Jackie Delie is a human dimensions of wildlife scientist with a deep interest in understanding cultural complexities and human attitudes, beliefs, values, and behaviors towards natural resource and wildlife who grew up in the Pacific Northwest of Washington State. When she's not outside exploring the natural world with her binoculars and camera on hand, then she's immersing herself into another culture, dining on local food and dancing. She has had the privilege to travel and work in many areas of our planet, and from her view, it is a living beauty.
Jackie is also a SCB Graduate Student Research Award Winner, and a Masters Student of Human Dimensions of Wildlife Science at Oregon State University. She is leveraging the spatial GPS data of black bears killed over the past decade, as reported from the Oregon Department of Fisheries and Wildlife, and examining how the cluster of those points relate to how people use the landscape. In addition, she is applying traditional theories from psychology to understand tolerance towards the American black bear (Ursus americanus) in Oregon.
SCB held a Q & A with Jackie to learn more about her research, what has surprised her the most about her project, why she chose it and what comes next!
What have been your biggest challenges in this research project?
The biggest challenge is my want to include too much in my study from attitudes towards black bears to the ecology of black bear habitat use. There are many facets of human-wildlife studies that interest me, but I had to narrow the scope of my research for a more refined and focused study – also one that was achievable in a two-year timeline.
What is your favorite part about conducting your research here?
Oregon’s geography is vast, dramatic, and beautiful with the Cascade Mountain range and high mountain desert, and it makes this state a beautiful place to conduct research. Its natural features remind you how wonderfully weird our planet is, for example, Oregon is home to the largest mushroom on Earth – it spans over 2.4 miles! With the landscape comes down-to-earth people who are connected to the place and love talking about nature. I have heard several personal experiences with all types of wildlife: black bears, wolves, cougars, coyotes, deer, and ravens.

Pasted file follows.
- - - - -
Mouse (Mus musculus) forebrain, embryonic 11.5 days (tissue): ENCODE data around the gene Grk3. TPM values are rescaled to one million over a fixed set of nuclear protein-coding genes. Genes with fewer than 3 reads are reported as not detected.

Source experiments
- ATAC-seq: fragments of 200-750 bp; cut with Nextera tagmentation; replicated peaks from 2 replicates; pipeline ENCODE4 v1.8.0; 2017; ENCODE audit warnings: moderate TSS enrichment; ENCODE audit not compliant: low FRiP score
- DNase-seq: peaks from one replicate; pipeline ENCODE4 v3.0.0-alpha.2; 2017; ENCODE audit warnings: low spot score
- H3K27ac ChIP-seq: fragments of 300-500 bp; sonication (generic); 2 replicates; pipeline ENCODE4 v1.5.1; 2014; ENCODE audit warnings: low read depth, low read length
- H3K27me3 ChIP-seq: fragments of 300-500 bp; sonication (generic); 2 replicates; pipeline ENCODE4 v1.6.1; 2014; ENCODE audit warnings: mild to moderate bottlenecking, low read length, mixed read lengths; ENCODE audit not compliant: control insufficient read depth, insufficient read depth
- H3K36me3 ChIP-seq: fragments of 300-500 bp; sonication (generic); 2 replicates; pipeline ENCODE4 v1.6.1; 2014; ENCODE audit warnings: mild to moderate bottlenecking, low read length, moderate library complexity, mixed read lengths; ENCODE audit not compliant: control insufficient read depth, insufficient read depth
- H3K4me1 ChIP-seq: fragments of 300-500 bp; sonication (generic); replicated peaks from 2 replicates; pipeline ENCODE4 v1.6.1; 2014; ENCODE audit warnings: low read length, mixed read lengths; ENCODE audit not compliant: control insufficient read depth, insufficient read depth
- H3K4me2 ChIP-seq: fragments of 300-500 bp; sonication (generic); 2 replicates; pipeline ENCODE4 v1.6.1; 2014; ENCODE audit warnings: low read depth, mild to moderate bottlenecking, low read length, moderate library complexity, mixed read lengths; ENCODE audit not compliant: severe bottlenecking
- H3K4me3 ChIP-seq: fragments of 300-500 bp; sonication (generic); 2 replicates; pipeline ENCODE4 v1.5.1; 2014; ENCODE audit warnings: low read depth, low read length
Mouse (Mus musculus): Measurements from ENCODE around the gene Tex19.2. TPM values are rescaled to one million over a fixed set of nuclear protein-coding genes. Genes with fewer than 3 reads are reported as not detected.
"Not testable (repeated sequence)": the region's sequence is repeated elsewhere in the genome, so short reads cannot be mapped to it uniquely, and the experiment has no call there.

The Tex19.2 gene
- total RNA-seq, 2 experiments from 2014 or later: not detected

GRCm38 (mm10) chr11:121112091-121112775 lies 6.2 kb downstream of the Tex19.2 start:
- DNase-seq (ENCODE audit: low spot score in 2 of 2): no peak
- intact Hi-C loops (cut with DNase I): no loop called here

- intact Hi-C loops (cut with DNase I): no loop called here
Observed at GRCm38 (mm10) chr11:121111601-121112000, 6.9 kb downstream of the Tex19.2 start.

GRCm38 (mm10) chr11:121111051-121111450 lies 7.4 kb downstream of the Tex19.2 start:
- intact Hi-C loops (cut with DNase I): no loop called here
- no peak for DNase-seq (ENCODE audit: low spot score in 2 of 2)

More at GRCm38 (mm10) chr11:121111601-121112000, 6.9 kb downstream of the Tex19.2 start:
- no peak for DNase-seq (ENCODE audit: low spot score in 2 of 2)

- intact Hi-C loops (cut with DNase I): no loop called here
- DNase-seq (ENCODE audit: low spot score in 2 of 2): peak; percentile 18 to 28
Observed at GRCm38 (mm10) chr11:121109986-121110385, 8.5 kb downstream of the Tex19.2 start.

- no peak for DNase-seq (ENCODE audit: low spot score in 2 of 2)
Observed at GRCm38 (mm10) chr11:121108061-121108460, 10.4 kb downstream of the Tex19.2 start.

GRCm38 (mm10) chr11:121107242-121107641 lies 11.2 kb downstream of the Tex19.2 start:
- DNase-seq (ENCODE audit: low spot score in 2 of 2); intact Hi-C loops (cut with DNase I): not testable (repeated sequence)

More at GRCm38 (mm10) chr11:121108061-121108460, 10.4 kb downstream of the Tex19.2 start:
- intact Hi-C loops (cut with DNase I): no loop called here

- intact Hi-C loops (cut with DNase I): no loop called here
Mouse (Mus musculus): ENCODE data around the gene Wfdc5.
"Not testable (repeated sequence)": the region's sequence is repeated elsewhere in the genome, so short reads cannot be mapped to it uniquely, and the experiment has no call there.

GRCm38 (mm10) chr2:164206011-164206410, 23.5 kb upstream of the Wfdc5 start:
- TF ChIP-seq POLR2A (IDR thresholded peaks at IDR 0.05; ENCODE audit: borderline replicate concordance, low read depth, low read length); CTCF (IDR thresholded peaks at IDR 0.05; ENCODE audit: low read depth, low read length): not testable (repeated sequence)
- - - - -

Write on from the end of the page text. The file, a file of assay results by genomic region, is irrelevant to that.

Black bear sighting in British Columbia.
What surprised you the most?
What surprised me most was the sheer number of people who took time out of their day to talk with me and who were genuinely interested in my work. Standing at trailheads for 8hrs plus a day, approaching strangers to take a survey on their perceptions of black bears gets the nerves going and has you question if you will achieve your desired sample size.
What comes next? What are you working on now?
What comes next is the characteristic academic route of writing, defending, and presenting my findings. The larger goal of my project is to help inform the black bear management plan through the Oregon Department Fish and Wildlife so they can make better decisions on where to prioritize resources on the landscape to better understand why human opinions differ about black bears.
What are three things you always carry with you when in the field?
- Clipboard (for some reason a person always seems official with a clipboard)
Why did you decide to study conservation biology? What was the path that led you here?
For four years, I immersed myself in multi-cultural learning at Franklin University Switzerland, intrigued by courses related to applied research and global environmental policy and development. One year, while reading the novel, Stinging Trees and Wait-a-Whiles: Confessions of a Rainforest Biologist by Dr. Laurance, I was seduced by the descriptions of Australia’s biodiversity and the utterly energetic story of him as an ecologist. The book inspired me to undertake a semester abroad stationed in the primitive tropics of Queensland, Australia. It was here, while scrapping mold off my books and trying to avoid blood-sucking leeches, that my interest in social science and conservation piqued. With the aim of improving human-nature relations through social science research, I worked towards a career in conservation and wildlife management.
What do you love most about what you do?
Acting on my own curiosity to understand and learn from others about ourselves and nature. I strongly believe that we need to listen and pull in a variety of knowledge sources to creatively solve the conservation issues we face today.
Who's the scientist you admire the most? Why?
There are past and present scientists I admire and respect in all fields. However, as a general statement, woman who have pushed beyond academia and applied their work and curiosity to policy, conservation, health, education, or exploration are ones I find myself looking up to.
How did you choose to do this research project in particular?
I designed a research project that was local and in an area at the interface of human-wildlife interactions. People in Oregon have experience living with the native black bear, and I wanted to tap into the psychology of people’s tolerance towards the species. I also met with the Oregon Department of Fish and Wildlife, who provided their black bear hunting data. Acquiring their data presented an opportunity to pursue an interdisciplinary social-ecological study by incorporating spatial analysis of known human-black bear interaction areas. Plus, I have previous work experience assessing human-black bear interactions with the organization Western Wildlife Outreach in Washington State.